25 skills listed on your CV that could be costing you money

25 skills listed on your CV that could be costing you money

entrepreneur-593372_640

Knowing what to include on an ideal CV can be a tricky process. Knowing what to leave out work-experience wise just takes some common sense: an unpaid three-week period at a company years ago for example. However, are certain listed skills perhaps costing you some extra money in your pay packet?

Salary data company payscale.com has compiled a list of 25 skills that tend to relate with lower pay, no matter on your previous experience. The research is concentrated on skills “that workers defined as being the most critical to their job” and within those, identified the 25 with the greatest negative affect on salaries.

And the skill with the worst effect on salaries? Filing.

The 25 skills to consider deleting from your CV:

Filing

Administration

Pricing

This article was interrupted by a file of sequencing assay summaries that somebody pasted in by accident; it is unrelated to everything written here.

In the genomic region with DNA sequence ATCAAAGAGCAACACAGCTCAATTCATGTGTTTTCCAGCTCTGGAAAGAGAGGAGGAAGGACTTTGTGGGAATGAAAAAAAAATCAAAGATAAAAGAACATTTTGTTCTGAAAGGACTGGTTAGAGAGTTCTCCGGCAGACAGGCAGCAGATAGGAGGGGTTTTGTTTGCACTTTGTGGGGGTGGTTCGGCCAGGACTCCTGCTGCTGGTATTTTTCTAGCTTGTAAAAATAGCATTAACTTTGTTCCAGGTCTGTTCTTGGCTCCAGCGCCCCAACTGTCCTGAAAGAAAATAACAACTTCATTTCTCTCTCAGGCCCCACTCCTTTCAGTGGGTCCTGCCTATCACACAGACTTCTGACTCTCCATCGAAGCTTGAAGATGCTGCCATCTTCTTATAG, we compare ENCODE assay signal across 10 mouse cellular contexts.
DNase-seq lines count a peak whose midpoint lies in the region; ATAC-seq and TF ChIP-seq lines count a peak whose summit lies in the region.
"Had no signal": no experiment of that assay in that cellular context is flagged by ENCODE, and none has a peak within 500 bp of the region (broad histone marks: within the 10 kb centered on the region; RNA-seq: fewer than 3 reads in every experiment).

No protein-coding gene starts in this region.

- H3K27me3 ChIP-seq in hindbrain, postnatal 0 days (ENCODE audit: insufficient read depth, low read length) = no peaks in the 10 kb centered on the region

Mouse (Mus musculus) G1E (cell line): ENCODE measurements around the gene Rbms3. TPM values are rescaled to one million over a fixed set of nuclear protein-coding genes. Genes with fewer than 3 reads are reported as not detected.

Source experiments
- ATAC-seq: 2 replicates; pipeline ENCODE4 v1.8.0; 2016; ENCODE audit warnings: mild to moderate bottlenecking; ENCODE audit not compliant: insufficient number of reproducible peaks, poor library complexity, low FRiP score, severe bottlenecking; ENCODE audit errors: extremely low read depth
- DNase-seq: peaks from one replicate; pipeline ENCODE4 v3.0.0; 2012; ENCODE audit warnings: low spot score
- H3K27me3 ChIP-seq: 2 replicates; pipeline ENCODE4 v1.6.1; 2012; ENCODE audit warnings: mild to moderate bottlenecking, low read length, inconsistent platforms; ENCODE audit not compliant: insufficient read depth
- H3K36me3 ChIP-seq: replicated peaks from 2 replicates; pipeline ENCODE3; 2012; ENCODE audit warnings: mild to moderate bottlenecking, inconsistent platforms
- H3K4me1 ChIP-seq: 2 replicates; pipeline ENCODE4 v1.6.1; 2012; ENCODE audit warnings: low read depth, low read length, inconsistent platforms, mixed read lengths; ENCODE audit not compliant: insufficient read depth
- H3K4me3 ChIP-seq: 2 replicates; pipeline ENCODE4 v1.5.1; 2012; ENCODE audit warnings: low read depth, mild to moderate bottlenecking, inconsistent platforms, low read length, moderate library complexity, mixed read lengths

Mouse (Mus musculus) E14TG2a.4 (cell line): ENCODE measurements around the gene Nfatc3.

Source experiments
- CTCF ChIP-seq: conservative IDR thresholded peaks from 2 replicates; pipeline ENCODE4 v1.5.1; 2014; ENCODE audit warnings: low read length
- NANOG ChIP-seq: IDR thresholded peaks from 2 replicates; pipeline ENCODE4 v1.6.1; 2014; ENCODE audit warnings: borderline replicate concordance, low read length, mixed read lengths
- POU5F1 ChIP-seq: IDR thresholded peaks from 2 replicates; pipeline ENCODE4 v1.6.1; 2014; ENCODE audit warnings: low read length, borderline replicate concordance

System repair

Property management

Data entry

Bookkeeping

AS/400

Customer service

Dreamweaver

Online research

Paying invoices

Call centre

Help desk/help support

Document preparation

Phone support

WordPress

Typing

Collections

Intuit QuickBooks

Delphi

Packaging

Computer hardware technician

Plumbing

Shipping

Many of the skills are those a potential employer would assume you had anyway: typing, administration etc. But others listed in the research seem stranger, such as plumbing, bookkeeping and customer service. One possible explanation could be that if you’re going for a job and have held positions in the past which obviously involve these skills, there’s no need to clutter your CV with the specifics.

There are also a number of specific computer programmes cited, including Adobe Dreamweaver.

Lydia Frank, payscale.com’s editorial director, says trends for specific software come and go, so you may come across as being outdated to an employer who’s company technology has evolved from the one you listed: “If that’s the pinnacle of a job applicant’s knowledge and they don’t know any newer technologies, it may make [the applicant] seem weaker,” she says.

Source: recruitingtimes.org